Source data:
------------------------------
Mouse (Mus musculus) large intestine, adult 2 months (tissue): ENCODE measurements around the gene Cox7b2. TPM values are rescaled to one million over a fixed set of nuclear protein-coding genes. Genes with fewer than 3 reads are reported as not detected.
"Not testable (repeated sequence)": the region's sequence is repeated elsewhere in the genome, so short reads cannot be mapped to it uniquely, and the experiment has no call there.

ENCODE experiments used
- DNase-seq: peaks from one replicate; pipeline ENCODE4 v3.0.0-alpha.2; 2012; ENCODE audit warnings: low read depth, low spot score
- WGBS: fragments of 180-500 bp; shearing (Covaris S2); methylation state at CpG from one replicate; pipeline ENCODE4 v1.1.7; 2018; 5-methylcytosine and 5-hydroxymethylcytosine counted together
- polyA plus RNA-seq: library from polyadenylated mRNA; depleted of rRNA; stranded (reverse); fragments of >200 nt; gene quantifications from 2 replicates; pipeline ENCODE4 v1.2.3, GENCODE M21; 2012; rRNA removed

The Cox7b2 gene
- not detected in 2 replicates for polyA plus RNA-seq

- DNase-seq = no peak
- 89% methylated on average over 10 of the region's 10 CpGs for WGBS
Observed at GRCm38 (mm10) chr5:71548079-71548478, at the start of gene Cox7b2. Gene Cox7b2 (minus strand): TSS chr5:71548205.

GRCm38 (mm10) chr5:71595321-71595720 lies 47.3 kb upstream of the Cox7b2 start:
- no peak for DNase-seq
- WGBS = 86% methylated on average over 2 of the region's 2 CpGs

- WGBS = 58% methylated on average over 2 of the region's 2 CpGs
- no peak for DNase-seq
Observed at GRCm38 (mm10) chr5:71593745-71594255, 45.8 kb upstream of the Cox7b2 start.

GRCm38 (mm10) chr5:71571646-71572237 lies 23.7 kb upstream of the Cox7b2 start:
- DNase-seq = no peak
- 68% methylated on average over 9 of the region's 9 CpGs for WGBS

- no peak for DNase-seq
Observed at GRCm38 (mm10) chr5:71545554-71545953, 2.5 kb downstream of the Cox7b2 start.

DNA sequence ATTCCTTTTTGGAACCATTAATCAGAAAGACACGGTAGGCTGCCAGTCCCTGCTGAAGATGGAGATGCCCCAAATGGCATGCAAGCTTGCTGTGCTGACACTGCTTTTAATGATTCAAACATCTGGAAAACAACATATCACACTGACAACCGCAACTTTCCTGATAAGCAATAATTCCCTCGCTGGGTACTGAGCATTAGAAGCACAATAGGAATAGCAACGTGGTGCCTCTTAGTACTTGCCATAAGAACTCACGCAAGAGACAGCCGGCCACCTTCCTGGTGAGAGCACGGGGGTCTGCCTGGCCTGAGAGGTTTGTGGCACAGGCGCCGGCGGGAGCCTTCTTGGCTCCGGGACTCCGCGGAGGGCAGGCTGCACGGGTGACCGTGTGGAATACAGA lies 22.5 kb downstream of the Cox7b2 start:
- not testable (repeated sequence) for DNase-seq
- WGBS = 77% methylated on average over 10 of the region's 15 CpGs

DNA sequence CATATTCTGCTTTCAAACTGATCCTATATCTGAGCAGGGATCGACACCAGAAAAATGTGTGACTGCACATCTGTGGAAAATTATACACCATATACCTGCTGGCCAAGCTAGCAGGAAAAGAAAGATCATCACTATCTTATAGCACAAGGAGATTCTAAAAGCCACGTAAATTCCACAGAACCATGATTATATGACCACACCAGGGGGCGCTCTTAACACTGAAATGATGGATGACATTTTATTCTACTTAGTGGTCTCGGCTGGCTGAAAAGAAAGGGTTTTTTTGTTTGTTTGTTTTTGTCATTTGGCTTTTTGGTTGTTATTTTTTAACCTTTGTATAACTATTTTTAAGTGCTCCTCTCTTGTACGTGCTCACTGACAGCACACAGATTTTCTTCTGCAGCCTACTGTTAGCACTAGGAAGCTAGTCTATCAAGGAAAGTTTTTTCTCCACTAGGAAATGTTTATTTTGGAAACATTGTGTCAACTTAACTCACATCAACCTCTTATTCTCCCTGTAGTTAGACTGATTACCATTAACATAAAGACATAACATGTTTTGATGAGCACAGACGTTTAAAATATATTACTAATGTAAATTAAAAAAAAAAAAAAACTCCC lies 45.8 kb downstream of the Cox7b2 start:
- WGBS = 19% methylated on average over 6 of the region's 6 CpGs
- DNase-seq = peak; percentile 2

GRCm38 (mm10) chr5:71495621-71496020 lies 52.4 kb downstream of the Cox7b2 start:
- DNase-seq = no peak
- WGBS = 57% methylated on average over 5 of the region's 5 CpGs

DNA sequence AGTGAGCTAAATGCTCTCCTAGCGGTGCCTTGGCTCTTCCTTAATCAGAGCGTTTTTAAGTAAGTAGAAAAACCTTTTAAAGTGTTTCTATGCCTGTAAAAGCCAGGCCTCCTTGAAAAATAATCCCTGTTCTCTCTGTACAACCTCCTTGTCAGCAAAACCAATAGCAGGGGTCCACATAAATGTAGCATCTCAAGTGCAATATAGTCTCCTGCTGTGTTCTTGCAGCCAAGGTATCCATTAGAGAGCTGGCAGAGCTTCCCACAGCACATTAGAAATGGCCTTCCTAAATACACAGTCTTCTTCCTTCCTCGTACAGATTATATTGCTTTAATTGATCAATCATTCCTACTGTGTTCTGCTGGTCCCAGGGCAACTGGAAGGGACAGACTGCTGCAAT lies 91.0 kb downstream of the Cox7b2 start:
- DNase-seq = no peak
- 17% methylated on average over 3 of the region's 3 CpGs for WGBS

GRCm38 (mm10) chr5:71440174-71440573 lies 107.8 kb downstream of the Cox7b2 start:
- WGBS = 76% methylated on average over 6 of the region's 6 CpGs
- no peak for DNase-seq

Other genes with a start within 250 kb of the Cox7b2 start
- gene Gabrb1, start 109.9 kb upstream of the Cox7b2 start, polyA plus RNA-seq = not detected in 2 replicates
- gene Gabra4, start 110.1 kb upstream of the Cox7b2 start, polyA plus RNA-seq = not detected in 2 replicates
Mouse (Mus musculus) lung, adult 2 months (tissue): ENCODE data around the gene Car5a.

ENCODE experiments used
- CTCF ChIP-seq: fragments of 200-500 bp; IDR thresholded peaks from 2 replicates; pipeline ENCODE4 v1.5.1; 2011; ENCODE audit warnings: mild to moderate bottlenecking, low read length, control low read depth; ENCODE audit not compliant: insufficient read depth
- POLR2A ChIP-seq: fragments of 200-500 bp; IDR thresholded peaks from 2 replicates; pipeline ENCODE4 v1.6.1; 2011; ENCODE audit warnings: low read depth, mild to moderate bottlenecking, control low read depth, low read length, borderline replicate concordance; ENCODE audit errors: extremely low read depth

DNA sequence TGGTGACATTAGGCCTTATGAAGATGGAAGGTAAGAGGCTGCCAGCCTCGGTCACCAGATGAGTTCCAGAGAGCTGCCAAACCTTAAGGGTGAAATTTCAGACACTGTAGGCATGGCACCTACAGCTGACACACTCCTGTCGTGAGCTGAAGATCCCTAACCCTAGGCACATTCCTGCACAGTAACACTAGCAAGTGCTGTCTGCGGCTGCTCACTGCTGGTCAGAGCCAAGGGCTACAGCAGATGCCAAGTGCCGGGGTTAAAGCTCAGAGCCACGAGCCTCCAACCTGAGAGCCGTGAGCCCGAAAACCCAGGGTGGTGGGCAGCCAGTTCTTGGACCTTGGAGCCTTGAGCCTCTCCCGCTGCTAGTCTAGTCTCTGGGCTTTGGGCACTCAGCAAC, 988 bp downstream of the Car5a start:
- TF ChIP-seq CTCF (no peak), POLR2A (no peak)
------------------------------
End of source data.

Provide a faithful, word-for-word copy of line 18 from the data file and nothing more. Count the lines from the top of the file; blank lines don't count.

GRCm38 (mm10) chr5:71571646-71572237 lies 23.7 kb upstream of the Cox7b2 start: